Aboriginal art is a global multi-million dollar business, and for many non-Aboriginal people, the stereotypical view is that Aboriginal art is only authentic if it is in the form of dot paintings. Contemporary Victorian Aboriginal art, however, emanates from range of lifestyles, landscapes, cultural experiences and beliefs. Many Koori artists work from ancestral designs and their continuing connection to the land, producing possum skin cloaks, carving emu eggs and creating artefacts such as shields, boomerangs and jewellery, while others are inspired by contemporary issues, blending cultural traditions with personal, political views and contemporary modes. Many urban Aboriginal artists use their art practice to affect change across their communities through the provision and delivery of community cultural development projects to enable positive outcomes in colonised and disadvantaged families and groups. Contemporary Aboriginal art practice is an expression of Aboriginal story/stories and is a way of articulating cultural sovereignty, autonomy, survival and resistance to dominant colonial and patriarchal narratives. In this unit, students investigate and understand the range of Victorian Indigenous art, its cultural underpinnings and its style and medium. Students analyse the impact of colonisation on Victorian Aboriginal communities, the art practices in relation to outcomes in disadvantaged communities, the reclamation of cultural practices and oral traditions and subsequent effects on art style and subject matter. Students also reflect on their own understandings and undertake comparative research on Aboriginal art in an Australian and global Indigenous context.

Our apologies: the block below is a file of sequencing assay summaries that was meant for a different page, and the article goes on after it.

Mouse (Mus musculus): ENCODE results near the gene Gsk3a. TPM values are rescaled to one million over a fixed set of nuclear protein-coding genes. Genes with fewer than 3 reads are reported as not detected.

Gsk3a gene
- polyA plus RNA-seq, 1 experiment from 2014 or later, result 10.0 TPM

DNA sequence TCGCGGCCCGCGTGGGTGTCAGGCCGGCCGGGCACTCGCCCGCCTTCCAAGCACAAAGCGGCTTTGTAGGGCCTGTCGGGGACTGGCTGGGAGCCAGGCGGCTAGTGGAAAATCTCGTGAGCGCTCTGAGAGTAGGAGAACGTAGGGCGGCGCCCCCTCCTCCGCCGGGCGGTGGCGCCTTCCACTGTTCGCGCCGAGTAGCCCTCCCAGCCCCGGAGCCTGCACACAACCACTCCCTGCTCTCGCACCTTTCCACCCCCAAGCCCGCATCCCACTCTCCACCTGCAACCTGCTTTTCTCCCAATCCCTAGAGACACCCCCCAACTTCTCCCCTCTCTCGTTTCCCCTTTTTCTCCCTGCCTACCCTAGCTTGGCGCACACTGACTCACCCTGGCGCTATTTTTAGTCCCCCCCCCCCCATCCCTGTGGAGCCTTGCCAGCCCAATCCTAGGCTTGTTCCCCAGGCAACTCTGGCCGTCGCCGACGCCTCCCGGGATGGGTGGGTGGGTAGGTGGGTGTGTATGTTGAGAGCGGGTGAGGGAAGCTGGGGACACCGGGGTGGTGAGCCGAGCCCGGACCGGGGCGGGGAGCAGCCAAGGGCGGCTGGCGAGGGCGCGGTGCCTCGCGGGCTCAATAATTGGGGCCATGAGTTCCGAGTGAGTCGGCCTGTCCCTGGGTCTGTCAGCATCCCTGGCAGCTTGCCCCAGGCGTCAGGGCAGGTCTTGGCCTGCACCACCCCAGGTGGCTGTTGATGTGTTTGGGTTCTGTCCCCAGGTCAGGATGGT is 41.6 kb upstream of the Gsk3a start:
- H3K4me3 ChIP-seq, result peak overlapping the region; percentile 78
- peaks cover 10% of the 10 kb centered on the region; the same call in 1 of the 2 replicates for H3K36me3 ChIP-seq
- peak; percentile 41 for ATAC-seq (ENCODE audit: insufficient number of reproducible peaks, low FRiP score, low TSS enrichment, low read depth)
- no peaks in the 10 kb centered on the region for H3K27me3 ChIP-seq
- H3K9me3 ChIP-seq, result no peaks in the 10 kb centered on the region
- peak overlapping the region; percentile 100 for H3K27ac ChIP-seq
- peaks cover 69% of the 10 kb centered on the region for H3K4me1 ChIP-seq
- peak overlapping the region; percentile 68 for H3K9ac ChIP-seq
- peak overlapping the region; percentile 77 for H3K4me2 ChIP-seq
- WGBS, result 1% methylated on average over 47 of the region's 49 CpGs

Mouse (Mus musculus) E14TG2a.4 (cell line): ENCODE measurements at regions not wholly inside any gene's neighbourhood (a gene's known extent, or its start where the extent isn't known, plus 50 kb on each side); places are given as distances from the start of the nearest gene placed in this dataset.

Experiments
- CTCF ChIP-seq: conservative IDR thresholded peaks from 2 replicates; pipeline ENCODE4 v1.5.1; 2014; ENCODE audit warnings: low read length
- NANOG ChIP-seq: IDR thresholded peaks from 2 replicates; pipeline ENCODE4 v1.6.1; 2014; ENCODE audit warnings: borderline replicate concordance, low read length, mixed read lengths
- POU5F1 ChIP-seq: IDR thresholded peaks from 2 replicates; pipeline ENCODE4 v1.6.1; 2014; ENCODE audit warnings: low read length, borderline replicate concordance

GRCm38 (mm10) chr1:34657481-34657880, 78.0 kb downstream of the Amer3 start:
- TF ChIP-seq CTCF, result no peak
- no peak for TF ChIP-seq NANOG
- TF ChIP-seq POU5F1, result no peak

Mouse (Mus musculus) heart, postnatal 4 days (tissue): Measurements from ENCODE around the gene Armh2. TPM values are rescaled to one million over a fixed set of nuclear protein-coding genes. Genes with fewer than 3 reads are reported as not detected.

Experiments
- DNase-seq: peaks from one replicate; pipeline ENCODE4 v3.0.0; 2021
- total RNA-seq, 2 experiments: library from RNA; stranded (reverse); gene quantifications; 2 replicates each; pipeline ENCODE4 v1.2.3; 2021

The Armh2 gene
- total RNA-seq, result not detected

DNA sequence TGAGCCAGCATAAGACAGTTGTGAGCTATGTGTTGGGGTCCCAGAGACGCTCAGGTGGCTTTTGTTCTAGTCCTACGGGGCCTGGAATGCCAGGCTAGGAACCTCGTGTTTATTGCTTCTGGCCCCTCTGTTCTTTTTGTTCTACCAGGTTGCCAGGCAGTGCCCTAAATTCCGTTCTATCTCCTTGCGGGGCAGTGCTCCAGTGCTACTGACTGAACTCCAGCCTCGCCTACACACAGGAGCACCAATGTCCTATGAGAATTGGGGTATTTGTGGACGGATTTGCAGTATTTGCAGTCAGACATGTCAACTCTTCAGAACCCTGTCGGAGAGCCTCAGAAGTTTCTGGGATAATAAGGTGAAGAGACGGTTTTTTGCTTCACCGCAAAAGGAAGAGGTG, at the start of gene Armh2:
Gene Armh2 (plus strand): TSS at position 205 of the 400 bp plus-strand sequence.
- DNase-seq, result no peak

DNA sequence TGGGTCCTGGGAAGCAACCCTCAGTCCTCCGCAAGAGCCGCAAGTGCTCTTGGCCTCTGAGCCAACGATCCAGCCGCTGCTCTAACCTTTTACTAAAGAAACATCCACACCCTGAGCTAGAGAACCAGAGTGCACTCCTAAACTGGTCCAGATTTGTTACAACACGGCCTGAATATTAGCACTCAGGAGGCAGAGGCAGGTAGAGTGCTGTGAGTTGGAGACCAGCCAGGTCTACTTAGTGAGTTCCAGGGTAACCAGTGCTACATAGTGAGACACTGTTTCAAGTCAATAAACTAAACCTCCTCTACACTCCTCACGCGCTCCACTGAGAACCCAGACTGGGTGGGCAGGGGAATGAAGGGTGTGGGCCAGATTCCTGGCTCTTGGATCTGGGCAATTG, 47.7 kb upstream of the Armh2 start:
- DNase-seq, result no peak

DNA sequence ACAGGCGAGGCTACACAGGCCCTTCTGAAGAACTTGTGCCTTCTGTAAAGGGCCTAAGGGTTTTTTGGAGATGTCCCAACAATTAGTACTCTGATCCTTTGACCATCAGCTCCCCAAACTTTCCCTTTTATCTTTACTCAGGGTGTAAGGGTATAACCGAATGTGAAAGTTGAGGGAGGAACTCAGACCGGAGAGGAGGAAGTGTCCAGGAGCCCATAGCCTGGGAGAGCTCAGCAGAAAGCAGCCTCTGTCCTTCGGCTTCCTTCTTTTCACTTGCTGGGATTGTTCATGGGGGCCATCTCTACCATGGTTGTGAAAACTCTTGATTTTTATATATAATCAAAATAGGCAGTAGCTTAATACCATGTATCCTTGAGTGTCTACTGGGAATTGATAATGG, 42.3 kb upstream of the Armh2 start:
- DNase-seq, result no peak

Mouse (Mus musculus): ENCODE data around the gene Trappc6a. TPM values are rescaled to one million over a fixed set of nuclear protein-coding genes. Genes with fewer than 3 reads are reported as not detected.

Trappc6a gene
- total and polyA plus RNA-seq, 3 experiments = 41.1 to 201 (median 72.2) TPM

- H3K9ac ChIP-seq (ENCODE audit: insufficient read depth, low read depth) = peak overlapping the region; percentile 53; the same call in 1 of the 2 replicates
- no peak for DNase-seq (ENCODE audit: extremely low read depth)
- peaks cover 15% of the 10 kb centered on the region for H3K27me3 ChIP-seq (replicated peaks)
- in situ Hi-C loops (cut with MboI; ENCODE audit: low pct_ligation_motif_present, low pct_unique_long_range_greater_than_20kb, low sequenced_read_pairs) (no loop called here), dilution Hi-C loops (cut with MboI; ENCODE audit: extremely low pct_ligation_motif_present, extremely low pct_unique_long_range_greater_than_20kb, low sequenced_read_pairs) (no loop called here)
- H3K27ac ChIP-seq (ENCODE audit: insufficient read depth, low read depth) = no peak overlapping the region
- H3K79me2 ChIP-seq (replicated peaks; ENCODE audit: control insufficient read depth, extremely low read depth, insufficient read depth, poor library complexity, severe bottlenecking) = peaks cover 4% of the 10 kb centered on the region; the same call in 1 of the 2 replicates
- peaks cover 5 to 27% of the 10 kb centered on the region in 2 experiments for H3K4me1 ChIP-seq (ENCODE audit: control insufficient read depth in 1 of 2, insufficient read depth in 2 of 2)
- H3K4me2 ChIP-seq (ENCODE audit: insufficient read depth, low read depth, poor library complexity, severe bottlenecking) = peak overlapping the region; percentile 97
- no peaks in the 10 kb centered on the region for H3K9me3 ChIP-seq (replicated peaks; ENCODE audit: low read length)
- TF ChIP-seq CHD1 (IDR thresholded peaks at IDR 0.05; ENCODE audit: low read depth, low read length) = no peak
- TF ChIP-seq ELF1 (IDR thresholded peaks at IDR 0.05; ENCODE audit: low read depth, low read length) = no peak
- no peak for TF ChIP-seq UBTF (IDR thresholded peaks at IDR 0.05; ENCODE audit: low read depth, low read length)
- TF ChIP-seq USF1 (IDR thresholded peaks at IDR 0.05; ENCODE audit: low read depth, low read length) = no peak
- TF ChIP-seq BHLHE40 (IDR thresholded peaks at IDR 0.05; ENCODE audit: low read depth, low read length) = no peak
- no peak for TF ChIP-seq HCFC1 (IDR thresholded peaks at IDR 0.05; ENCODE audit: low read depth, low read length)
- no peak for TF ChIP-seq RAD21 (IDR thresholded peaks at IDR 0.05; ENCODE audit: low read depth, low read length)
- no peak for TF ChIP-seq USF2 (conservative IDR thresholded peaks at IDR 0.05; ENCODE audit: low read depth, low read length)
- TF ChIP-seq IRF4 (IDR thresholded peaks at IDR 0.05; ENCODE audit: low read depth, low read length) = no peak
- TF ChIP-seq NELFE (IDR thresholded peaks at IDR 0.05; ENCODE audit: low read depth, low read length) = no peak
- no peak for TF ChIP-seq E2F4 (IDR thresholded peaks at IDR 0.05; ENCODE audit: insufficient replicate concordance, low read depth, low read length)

Unit details

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Credit points:
Unit code:


AEK1105 - Aboriginal Traditions and Policy or

AEK1204 - Aboriginal History and Political Movements

Students enrolled in course code ABAB and LBLA must complete at least 72 credit points (equivalent to 6 units) in Year 1 before undertaking any Level 2 units.

Learning Outcomes

On successful completion of this unit, students will be able to:
  1. Analyse the impact of colonial settlement on the cultural, health and social outcomes of urban Victorian Aboriginal populations and their art;  
  2. Describe how different art styles and subject matter have shaped and framed Victorian Aboriginal resistance and reclamation of cultural practices;  
  3. Critique the impact and role of Indigenous art, its impact on Aboriginal communities and how art and community development can transform place and space and impart oral tradition;  
  4. Recognise the importance of and reflect on how culturally appropriate and culturally safe urban Indigenous art projects impact and produce positive outcomes in Aboriginal communities; and  
  5. Argue how contemporary Indigenous art practice, in all mediums, are fundamental products and processes of Aboriginal sovereignty.  


Assessment type Description Grade
Journal Journal reflections (3 x entry) (1000 words) 30%
Essay Written assessment (2000 words) 40%
Presentation Individual presentation 30%

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